Of the people who read this blog, I'm pretty sure none of them would care about this nearly as much as I do. But many of you are literature nerds, so I hope you can appreciate my agitation here.
Since high school, I've had a fascination with Carson McCullers. She grew up in Columbus and is, by far, the most notable literary figure to come from that town. One could argue that she's the most notable person, well, ever to come from Columbus. (The guys who invented Coca-Cola and baseball player Frank Thomas could also take the title, I suppose...)
All that to say, Columbus's snooty, old-school Southern elite ignored her and her literary accomplishments for years. No wonder she never came back to live there. (This makes her decidedly different from my most favorite Georgia writer, Flannery O'Connor). Poor Carson, she was outcasted by them while she was growing up, outcasted after she proved herself to them. I've always identified with her (outcasted writer!) and like her, I hope to never live in Columbus again, if I can help it. (Although, being honest with myself, I will never be as successful as she was...)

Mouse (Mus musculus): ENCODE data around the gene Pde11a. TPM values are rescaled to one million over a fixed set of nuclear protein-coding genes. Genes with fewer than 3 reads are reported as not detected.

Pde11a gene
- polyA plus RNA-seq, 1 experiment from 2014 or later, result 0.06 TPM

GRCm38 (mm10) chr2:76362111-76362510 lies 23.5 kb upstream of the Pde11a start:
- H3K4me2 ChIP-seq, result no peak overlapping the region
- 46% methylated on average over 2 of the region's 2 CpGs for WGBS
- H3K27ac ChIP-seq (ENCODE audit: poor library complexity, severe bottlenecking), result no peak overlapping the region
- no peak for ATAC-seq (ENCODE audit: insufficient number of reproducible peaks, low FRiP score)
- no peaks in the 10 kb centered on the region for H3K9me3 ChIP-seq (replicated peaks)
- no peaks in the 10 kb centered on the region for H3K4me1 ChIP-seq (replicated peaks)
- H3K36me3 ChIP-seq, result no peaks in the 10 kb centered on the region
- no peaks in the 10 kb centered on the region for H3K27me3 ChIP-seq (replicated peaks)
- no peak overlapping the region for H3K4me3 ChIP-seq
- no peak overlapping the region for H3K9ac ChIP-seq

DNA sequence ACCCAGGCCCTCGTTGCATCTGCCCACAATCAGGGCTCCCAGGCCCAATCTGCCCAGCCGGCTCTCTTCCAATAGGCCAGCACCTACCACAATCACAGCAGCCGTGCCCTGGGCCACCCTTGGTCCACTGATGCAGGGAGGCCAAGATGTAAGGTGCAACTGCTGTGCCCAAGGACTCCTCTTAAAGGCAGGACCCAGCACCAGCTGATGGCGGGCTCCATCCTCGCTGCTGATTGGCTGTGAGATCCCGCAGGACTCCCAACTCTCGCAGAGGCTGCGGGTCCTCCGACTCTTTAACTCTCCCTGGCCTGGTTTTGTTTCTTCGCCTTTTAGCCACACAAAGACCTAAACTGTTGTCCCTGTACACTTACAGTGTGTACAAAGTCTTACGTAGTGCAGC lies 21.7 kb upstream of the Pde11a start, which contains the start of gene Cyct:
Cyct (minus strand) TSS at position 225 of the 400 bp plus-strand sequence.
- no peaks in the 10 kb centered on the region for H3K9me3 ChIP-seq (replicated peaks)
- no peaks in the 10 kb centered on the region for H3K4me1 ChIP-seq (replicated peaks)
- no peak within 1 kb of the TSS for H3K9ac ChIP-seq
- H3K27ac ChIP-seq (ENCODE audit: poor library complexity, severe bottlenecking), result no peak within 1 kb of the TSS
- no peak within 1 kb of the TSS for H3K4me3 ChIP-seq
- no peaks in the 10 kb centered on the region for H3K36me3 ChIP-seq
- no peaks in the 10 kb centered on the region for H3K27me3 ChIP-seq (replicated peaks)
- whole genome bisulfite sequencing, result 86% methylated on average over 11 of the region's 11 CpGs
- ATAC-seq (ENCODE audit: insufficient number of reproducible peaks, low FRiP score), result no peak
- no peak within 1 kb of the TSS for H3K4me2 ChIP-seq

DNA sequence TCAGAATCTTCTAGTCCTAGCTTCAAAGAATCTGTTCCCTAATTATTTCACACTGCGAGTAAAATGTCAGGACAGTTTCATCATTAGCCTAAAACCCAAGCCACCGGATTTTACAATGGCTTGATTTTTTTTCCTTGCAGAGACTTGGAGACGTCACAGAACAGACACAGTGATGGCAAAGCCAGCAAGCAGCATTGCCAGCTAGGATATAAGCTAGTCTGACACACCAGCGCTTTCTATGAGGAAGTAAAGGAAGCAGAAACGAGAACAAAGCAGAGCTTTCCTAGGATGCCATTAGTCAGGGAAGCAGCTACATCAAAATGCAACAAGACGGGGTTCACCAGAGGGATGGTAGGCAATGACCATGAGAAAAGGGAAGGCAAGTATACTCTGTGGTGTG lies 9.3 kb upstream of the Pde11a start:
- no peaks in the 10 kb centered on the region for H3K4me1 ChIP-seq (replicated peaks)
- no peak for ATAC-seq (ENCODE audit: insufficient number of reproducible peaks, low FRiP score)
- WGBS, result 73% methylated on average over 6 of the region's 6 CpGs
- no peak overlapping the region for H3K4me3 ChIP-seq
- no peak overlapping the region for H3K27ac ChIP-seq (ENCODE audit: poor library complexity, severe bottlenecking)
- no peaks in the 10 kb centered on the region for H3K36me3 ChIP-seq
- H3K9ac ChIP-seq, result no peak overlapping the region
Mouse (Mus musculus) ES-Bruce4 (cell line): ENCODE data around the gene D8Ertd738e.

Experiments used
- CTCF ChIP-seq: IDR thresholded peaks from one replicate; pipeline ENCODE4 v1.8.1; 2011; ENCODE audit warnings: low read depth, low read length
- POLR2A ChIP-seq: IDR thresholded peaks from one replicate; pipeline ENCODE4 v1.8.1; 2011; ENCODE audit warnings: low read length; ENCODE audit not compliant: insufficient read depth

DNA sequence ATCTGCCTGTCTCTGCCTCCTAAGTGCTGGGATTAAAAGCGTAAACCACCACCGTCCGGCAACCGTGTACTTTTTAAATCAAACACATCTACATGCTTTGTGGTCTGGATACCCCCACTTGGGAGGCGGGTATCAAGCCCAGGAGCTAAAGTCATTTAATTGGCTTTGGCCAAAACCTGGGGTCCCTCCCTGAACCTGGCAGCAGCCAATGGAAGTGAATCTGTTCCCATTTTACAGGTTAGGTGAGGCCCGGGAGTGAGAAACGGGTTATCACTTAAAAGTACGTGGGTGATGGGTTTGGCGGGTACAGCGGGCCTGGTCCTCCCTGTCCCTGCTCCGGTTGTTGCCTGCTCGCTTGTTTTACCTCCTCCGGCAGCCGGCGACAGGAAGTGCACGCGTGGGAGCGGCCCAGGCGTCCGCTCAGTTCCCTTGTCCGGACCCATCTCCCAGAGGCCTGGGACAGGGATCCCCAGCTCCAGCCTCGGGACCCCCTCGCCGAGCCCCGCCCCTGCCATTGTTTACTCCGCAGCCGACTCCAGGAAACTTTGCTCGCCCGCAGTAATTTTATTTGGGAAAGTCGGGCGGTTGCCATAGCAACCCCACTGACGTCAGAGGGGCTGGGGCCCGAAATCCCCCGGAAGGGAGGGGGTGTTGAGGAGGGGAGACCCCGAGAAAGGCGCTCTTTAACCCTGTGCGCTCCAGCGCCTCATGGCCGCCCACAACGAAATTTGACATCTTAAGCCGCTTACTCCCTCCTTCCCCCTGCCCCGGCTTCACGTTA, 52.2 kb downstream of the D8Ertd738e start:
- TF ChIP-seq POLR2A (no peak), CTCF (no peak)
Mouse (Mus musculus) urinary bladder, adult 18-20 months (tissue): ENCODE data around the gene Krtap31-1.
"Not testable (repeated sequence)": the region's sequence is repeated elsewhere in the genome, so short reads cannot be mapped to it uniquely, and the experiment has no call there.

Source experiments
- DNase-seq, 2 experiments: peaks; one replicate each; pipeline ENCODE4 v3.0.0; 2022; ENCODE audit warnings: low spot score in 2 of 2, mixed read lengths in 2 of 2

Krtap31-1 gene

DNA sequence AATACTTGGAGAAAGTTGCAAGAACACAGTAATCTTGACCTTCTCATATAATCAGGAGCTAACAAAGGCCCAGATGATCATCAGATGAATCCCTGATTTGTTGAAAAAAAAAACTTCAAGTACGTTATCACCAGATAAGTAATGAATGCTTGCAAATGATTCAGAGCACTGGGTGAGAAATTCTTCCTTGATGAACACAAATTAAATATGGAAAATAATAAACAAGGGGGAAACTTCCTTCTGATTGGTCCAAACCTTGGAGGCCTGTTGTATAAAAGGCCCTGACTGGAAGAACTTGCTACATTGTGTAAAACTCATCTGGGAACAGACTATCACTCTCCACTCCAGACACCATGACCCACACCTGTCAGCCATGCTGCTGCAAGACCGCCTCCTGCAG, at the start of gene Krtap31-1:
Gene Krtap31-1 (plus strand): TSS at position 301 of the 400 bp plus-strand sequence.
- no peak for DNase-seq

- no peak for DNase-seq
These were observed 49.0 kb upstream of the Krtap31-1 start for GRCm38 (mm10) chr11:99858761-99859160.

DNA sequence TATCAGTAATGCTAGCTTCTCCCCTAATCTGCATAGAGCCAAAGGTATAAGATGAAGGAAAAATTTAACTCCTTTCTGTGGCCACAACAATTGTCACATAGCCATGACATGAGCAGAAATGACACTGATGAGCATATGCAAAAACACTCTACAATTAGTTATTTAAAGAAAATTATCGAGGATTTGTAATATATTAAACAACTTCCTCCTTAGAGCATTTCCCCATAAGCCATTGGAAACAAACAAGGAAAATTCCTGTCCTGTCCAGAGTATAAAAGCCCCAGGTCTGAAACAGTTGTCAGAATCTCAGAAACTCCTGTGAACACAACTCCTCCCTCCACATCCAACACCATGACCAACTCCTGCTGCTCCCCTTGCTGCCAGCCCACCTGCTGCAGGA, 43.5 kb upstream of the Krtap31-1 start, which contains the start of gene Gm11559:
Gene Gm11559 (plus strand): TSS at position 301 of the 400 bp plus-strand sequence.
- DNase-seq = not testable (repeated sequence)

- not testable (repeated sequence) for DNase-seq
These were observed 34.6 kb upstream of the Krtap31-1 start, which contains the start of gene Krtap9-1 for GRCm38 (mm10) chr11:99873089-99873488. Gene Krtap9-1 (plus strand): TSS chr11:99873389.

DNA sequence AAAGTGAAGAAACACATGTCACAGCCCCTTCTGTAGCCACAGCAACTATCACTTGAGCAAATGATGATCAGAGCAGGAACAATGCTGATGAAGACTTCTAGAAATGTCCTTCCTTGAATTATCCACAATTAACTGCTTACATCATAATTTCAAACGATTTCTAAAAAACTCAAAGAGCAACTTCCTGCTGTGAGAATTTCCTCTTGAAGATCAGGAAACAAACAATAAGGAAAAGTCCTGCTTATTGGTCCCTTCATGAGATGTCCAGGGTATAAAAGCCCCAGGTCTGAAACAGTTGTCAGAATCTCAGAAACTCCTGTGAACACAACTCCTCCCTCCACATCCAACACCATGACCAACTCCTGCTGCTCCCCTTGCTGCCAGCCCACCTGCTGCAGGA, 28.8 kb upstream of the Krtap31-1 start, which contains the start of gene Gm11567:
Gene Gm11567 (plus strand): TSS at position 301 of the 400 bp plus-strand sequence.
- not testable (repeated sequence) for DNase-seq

Ok, so we've established that I love Carson McCullers. Now for the really good stuff. I recently made a discovery while researching for my Intro to Archives class. The Columbus State University archives held a collection of McCullers papers for a while. The collection must have been sold sometime recently because I found this suspicious link, suggesting that CSU had some of McCullers's papers but now no longer do. I have reason to believe those papers were purchased, at some point, by UT's prestigious Harry Ransom Center here in Austin (although they could also be at Duke University or Emory University).
This leaves me rather conflicted. Part of me feels strongly that those papers should stay at CSU, so that the city of Columbus can continue to atone for its neglect of her. However, I'm not sure that's what she'd want. While she was alive, she wanted nothing to do with Columbus (although she mined it -- well, mined her negative experiences there -- for the settings of her novels and stories). And it's great that the Ransom Center, which is practically in my backyard, has this kick-ass collection of her work (albeit an artificial collection, which goes against some archivists' principles).
Still, I wonder if those papers should have stayed in Columbus. A lot of people there have embraced McCullers and the literary tradition she established for the city. She certainly left a mark on my literary development, one that is different from any other writer, simply because we share Columbus as a hometown.